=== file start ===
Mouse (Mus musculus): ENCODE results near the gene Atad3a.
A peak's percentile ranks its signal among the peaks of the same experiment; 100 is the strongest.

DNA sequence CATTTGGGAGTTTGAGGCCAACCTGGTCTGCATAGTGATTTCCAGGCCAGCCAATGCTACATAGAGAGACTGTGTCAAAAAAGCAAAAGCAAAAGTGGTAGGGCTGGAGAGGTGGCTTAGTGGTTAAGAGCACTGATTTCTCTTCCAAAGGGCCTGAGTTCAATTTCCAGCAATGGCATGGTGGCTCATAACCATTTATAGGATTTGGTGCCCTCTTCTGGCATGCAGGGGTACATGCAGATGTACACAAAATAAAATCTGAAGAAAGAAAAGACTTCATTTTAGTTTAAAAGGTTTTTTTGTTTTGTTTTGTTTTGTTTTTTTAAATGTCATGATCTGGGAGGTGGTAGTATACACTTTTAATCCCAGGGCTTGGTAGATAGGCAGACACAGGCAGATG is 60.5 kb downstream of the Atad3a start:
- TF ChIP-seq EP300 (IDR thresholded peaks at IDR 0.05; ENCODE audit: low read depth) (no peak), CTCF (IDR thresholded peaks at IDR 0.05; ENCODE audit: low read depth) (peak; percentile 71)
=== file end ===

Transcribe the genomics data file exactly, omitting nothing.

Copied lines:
Mouse (Mus musculus): ENCODE results near the gene Atad3a.
A peak's percentile ranks its signal among the peaks of the same experiment; 100 is the strongest.

DNA sequence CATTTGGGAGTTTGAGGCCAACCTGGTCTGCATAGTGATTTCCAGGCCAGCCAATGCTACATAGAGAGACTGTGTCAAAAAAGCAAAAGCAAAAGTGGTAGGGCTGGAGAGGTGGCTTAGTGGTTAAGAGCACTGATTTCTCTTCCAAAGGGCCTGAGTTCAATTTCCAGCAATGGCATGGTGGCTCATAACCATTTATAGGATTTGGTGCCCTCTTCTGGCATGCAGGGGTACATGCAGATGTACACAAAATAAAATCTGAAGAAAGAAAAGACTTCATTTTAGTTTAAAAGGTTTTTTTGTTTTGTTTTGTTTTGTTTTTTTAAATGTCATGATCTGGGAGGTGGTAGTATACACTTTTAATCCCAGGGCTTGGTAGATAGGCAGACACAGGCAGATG is 60.5 kb downstream of the Atad3a start:
- TF ChIP-seq EP300 (IDR thresholded peaks at IDR 0.05; ENCODE audit: low read depth) (no peak), CTCF (IDR thresholded peaks at IDR 0.05; ENCODE audit: low read depth) (peak; percentile 71)